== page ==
Thursday, 10 January 2013

Oxford (?1948)

Evelyn Dunbar Oxford ?1948 Private ownership, image courtesy of Sim Fine Art

Oxford was perhaps the third of a succession of allegorical subjects painted by Evelyn in the immediate post-war years 1946-50. During this period she and her husband Roger lived firstly at Long Compton, in Warwickshire, and then at Enstone, in Oxfordshire. Their involvement with Oxford University grew steadily in these years, Roger working with the Oxford University Economic Research Institute and Evelyn teaching at the Oxford  School of Art and, from 1948, at the Ruskin School.

Probably the earliest of the three allegories was the now lost Mercatora, of which the subject, which owed something to Roger's wartime experiences in the RAF, was navigation. Dorset came next, followed by Oxford, although this ordering is based on a mere mention by Roger associating Dorset with Long Compton, which they left in 1947.

A full oil sketch for a fourth allegory was started at Enstone, towards the end of their stay there. Entitled The Poet Surprised by Autumn, it was the forerunner of her greatest painting, Autumn and the Poet of 1960. If I include in this catalogue two Biblical allegories from this period, Joseph in the Pit and Joseph Released from Prison, both of which are in unknown private ownership, it's clear that Evelyn found allegory a very powerful vehicle of expression.

Evelyn Dunbar The Poet Surprised by Autumn 1949 Private collection

So where is the allegory in Oxford, and who is the figure in Evelyn's painting? She looks reasonably contemporary, someone who might not have merited a second glance if you'd passed her in the streets of Oxford in 1948, although fashionistas might raise an eyebrow at her garb, even in Oxford. In fact, she's much, much older, older than the water-meadow on which she sits, older than time immemorial. Who is she, and why has Evelyn chosen to dress her in those really quite bizarre clothes, and in those particular colours?

It came to me as something of a spine-tingling discovery that there's an acceptably precise description of her in a passage from Apuleius' The Golden Ass, a long picaresque novel written in Latin in about AD170. Before developing this idea I'm bound to say that never in any conversation or correspondence with Evelyn or Roger do I remember either making any reference to this connection. Always wary of making unsupported assumptions, however hard I might will them to be true, I would - with regret - have dismissed any connection between Apuleius and Evelyn if it wasn't for two confirmatory factors.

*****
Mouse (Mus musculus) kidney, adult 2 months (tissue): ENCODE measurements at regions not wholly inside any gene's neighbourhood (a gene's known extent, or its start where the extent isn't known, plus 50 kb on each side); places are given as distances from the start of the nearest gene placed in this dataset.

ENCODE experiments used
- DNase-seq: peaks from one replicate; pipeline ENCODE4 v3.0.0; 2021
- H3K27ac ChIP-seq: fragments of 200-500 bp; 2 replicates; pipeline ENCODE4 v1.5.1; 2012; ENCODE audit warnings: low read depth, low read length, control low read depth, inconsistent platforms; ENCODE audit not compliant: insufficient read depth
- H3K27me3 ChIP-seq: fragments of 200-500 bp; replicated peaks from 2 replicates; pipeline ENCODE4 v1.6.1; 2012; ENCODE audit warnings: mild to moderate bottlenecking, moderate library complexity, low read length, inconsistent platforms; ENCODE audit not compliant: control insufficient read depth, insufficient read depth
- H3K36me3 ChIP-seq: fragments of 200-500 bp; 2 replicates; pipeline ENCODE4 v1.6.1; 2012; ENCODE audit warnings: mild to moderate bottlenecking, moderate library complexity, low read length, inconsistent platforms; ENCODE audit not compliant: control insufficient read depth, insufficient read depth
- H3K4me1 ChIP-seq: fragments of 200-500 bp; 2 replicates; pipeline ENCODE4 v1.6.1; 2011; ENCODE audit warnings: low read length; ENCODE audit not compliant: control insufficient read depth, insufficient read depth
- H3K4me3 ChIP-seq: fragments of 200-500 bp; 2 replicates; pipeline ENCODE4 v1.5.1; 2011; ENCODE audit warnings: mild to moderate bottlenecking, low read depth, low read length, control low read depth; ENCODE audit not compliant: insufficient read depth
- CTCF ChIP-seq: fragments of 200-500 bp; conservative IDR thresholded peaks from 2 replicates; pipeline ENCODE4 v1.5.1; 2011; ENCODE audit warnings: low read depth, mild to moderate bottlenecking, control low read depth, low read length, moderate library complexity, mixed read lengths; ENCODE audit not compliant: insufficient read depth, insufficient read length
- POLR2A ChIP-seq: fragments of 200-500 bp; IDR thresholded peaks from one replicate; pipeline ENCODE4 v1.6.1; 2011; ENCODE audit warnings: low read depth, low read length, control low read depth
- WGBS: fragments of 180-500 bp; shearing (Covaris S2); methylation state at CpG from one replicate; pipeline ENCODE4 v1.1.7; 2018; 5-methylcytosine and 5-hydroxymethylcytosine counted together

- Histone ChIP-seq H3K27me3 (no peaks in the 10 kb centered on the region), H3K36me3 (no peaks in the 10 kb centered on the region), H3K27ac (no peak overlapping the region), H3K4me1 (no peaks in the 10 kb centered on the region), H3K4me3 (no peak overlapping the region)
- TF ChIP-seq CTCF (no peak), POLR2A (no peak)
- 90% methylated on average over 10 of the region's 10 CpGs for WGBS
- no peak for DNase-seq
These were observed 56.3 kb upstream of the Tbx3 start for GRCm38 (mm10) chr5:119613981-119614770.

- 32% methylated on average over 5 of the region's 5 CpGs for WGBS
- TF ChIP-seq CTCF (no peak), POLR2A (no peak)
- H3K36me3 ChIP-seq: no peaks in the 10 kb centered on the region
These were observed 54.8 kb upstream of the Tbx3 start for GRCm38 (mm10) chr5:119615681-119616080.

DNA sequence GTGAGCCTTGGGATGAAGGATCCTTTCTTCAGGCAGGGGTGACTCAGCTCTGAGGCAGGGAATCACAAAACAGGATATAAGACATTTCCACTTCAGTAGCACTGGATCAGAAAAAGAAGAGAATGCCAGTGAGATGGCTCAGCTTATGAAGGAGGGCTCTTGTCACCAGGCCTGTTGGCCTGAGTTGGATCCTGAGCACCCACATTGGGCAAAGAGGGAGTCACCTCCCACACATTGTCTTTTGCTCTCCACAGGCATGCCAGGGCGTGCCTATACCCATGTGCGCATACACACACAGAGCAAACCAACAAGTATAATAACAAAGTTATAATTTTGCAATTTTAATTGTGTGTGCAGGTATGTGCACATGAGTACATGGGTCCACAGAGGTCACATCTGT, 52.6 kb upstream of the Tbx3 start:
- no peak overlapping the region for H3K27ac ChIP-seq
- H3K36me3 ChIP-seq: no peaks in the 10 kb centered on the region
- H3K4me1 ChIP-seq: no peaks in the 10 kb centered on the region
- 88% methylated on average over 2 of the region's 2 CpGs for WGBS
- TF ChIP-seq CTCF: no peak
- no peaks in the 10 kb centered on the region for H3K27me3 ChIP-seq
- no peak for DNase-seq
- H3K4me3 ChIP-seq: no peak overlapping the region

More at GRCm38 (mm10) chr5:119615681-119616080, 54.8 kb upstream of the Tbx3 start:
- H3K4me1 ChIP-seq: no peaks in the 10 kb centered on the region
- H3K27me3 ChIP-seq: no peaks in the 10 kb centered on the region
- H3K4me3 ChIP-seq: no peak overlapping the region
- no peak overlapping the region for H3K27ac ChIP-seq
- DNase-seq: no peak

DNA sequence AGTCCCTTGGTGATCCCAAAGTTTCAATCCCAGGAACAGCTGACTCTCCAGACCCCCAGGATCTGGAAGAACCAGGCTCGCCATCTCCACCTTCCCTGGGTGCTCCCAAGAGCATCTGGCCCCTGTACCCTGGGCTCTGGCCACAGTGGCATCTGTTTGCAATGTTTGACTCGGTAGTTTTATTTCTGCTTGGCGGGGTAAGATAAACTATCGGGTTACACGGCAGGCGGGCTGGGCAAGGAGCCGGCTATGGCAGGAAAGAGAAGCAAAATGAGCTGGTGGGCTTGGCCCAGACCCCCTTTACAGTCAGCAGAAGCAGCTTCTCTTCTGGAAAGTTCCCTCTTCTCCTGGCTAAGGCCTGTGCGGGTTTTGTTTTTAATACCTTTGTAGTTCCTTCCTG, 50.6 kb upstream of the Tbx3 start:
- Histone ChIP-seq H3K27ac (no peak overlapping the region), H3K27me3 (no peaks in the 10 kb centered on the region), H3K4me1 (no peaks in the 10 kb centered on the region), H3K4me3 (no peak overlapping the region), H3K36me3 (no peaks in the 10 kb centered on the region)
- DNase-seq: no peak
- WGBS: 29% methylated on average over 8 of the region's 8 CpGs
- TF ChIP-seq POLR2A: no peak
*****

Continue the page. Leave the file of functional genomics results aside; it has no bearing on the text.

The first is the name of that stretch of the river Thames that flows through Oxford, and the second is the nature and purpose of Evelyn's figure as Apuleius describes it.

For all its barrel-scraping The Golden Ass is deeply religious book, with death, redemption and rebirth as its underlying theme. Through inept meddling in the black arts the hero, Lucius, inadvertently turns his body into a donkey, while retaining his own mind. After a string of uncomfortable adventures he realises there is only one power capable of turning him back, the goddess Isis. He addresses a heartfelt prayer to her, and she makes herself visible to him. He describes her appearance fully, her stature, her long hair, her golden tunic with white collar, her red skirt, her slippers, her blue-black mantle. There are other accoutrements, jewels, weapons and symbols that you might expect an originally Egyptian deity to be adorned with.

Isis introduces herself as Mother Nature, Woman, mistress of the elements, the first, the only and original deity. Clearly, she's got the whole wide world in her hands. She's known by many names, Artemis, Aphrodite, Proserpine, Ceres, Juno and more, but her real name is Queen Isis. She makes a condition: if Lucius wishes to be re-created into his original human shape, he must dedicate himself to her service until his last hour. Lucius accepts.

Had Apuleius been writing two or three hundred years later, when the cult of the Virgin Mary was making its first stirrings, he might well have included her in the list of Isis' aliases. In the history of religions, Christianity is a comparative newcomer. Swathes of more or less sophisticated religions preceded Christianity, or were taken over by it. Nor, apparently, did Apuleius know anything about the Jewish tradition, or he could well have included Eve - which means 'life' - in the list. The theologian Geoffrey Ashe doesn't have much trouble in conflating Isis in her various guises, particularly as a timelessly ancient pagan goddess, with the Holy Mother of God, Eve, and the Virgin herself.¹